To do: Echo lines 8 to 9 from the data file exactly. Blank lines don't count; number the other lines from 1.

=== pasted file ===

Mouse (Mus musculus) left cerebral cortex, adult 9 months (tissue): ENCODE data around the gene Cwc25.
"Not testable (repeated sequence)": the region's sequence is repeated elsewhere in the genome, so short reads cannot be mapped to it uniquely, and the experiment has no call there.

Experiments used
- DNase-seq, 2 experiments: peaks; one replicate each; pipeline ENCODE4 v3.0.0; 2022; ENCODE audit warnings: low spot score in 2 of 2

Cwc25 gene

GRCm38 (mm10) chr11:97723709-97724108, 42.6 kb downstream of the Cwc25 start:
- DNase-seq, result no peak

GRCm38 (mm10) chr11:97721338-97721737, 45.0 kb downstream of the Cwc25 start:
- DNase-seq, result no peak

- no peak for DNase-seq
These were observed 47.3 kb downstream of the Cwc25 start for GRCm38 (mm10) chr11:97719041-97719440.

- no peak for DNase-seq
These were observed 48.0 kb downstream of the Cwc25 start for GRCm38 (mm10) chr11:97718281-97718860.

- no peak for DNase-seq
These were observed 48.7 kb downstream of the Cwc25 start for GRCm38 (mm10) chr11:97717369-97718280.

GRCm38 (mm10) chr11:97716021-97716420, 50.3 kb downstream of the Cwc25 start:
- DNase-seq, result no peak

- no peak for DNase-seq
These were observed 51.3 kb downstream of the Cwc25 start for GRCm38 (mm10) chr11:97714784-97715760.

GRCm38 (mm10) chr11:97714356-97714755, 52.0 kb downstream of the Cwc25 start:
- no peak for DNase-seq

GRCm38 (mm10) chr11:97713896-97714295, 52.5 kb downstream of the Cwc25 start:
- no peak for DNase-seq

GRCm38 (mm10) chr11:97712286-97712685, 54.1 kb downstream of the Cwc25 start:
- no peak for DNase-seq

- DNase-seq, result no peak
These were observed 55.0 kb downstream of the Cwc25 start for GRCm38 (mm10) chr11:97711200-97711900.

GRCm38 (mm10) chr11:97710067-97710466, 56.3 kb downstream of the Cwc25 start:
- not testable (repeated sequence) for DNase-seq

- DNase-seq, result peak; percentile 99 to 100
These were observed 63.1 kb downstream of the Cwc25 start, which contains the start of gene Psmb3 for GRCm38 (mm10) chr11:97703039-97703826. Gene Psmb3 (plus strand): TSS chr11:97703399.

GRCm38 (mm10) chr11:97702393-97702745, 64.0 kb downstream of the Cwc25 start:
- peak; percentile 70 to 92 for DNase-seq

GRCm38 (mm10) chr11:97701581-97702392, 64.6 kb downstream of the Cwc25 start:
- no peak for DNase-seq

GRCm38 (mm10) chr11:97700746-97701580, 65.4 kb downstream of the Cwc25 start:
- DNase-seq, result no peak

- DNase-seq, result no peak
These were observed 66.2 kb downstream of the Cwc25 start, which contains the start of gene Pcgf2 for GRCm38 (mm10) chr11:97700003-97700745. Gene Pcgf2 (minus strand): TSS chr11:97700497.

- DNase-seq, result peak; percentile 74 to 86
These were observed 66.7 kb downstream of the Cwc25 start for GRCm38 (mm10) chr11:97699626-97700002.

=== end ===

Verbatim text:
GRCm38 (mm10) chr11:97721338-97721737, 45.0 kb downstream of the Cwc25 start:
- DNase-seq, result no peak